Hikianalia Update | Oct 23, 2018: A Tongva Welcome is Like No Other
Crew Blog by Hiapo Elderts
Aloha kākou, we are wishing everyone well as you follow us along on leg three of the Alahula Kai o Maleka. We were sad to see the departure of our leg two crewmembers and our beloved Pwo navigator Tua Pittman–we wish them all well and a safe journey back home.
We were all excited and ready to and get on the moana and set sail for beautiful Santa Catalina Island that is called Pimu by the first nation people of Tongva. We had such a huge reception from the Pacific Islander community and the King Harbor Yacht club. The dockside tours were a homecoming for some as crewmembers reconnected with friends and family members–it made it hard to say goodbye.
With very light winds and dolphins guiding Hikianalia from the mainland across roughly 34 miles of water, we arrived just before sunset and were greeted with a wonderful reception ceremony from the Tongva who are the indigenous people of Catalina. While we approached Avalon Bay, they honored the occasion by paddling and meeting us with their traditional canoe called a tiʻaat, with this particular craft named Moomat Ahiko. This traditional canoe design is being revived by the Tongva and until today, has not been taken onto the waters of Santa Catalina for decades.
We were also told that Hikianalia might be the first Polynesian voyaging canoe to come to their shores in as many as 780 years and it was agreed all around that the event was historic for both cultures. After clearing and blessing ceremonies that included gift giving, we were treated to a traditional dinner that included acorn mash, venison and vegetable stew, local island lobster, and desert with locally grown chia seeds.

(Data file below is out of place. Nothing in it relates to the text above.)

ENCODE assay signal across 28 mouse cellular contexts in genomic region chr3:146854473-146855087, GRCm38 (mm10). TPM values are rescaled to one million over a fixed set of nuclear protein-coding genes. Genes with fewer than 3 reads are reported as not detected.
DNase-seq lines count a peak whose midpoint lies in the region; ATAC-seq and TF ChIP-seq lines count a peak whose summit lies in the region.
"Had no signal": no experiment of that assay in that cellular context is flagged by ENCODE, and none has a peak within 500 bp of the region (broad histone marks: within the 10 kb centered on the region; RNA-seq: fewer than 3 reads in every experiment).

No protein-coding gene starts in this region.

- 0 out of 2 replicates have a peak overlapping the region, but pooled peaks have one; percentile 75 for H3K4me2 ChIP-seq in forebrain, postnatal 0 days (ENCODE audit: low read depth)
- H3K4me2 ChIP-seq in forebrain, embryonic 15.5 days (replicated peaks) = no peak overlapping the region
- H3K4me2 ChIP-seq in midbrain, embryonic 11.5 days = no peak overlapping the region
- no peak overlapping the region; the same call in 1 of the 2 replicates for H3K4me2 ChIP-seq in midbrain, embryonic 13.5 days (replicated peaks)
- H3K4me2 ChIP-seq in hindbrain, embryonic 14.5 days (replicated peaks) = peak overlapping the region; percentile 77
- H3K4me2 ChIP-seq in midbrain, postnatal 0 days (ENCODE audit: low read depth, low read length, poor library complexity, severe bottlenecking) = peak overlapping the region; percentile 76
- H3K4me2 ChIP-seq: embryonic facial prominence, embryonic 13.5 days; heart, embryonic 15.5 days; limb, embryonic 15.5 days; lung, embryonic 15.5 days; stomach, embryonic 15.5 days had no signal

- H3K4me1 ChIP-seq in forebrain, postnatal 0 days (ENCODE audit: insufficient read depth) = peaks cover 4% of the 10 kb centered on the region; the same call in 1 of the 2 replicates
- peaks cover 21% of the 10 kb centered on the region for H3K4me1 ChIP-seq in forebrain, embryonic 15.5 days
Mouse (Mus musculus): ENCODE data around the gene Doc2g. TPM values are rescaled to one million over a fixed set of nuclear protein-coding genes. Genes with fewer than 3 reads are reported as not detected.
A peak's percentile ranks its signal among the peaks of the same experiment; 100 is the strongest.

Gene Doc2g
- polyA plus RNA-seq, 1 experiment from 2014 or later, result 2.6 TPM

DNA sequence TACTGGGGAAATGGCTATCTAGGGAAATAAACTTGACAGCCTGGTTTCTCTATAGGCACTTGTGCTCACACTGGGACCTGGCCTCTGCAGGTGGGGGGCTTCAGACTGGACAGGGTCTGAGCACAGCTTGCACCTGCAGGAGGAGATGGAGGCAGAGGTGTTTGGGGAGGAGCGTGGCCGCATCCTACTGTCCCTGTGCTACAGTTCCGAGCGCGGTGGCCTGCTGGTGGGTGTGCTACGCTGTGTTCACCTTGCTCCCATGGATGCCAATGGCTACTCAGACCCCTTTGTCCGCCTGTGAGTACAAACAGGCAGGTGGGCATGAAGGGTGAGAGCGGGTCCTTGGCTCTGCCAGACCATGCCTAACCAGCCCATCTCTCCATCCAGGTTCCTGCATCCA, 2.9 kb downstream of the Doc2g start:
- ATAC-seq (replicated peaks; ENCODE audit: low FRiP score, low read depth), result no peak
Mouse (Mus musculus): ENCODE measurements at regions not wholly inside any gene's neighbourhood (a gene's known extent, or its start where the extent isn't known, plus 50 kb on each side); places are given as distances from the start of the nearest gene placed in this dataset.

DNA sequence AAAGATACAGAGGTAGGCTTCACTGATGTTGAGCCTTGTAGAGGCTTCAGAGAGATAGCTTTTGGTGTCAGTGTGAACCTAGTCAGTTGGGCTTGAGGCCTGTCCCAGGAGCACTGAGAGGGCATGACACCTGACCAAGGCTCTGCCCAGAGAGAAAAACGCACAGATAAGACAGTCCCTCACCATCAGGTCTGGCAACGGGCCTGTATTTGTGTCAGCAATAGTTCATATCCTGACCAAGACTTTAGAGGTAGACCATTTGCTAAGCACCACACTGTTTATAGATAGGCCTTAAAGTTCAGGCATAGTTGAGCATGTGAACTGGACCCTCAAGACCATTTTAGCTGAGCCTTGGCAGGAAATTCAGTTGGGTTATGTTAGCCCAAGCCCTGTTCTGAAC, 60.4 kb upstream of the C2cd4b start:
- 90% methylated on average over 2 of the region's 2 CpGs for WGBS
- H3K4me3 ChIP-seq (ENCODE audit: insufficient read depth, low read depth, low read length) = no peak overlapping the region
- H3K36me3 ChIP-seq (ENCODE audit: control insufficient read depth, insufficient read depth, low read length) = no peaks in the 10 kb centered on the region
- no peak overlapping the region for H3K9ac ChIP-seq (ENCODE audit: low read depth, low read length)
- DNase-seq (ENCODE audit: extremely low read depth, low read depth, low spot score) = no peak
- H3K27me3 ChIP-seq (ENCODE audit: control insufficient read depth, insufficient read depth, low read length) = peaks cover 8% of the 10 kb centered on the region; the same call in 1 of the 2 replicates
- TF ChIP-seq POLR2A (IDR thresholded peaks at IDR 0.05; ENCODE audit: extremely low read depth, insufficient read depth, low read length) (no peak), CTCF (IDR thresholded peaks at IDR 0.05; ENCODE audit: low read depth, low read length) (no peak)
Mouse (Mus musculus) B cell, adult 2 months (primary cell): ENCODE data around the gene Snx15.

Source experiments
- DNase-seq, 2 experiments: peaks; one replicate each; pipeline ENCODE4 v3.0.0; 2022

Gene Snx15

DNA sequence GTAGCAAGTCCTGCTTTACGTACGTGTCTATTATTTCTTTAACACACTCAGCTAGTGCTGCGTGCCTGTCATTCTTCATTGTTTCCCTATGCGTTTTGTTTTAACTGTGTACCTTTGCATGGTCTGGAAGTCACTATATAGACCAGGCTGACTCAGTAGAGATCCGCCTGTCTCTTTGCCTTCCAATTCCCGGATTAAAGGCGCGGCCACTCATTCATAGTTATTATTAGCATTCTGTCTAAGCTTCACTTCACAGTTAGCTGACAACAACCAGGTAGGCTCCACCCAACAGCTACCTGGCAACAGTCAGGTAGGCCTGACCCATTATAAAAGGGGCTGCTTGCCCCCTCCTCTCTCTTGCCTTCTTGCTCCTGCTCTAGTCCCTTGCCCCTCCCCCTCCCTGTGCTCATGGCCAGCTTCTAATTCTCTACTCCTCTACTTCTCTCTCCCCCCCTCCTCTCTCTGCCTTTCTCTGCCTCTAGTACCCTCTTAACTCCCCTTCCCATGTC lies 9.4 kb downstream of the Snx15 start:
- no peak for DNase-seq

After dinner we were treated to an up-close and personal view of Moomat Ahiko canoe by paddler Gabe Robles–it is large enough to carry 6 paddlers and it is made with redwood plank strips lashed with cordage and bonded in a way as not to let in water between planks.
The night continued with cross-cultural sharing of tradition including a raven dance performed by the talented Miztla Aguilera. Craig Torres shared the story of how the ti’aat canoe design came to Cindy Alvitre in a dream from her ancestors.
As for me, this voyage has provided an exciting opportunity to reunite with Sr. Captain Bob Perkins and Captain Mark Ellis. It’s been 6 years since we were together for Hikianalia’s maiden sail from Aoteroa (New Zealand) to Tahiti, and then Hawaiʻi back in 2012. The second leg of that voyage from Tahiti to Hawaiʻi Island is some of the most spiritual voyaging I’ve experienced–truly following the footstep of my ancestors.
As for new beginnings, I have the pleasure of sailing with one of my Pa brothers Iliahi Doo from our school Pa Ku’i a Lua (Hawaiian martial arts): so here voyaging with me on this leg, I get to unite two of my traditional passions.
While I have this opportunity, I want to mahalo to the Polynesian Voyaging Society for making this voyage possible. This morning as we sail away from the island of Pimu (Catalina) we are all wishing we had more time in this beautiful place than the half day we spent there. However, looking forward, we are also excited to continue on to Dana Point–there was a Coast Guard warning over the radio airwaves to beware of over 70 outrigger canoes waiting for our arrival.
The crew, which is still new to each other, is excited and working very well together–we are already telling bad jokes and getting silly. I always feel blessed to lend my hand for the opportunity to be at service to my crew, my culture, and to share learn the message mālama honua!
Malama pono ke akua bless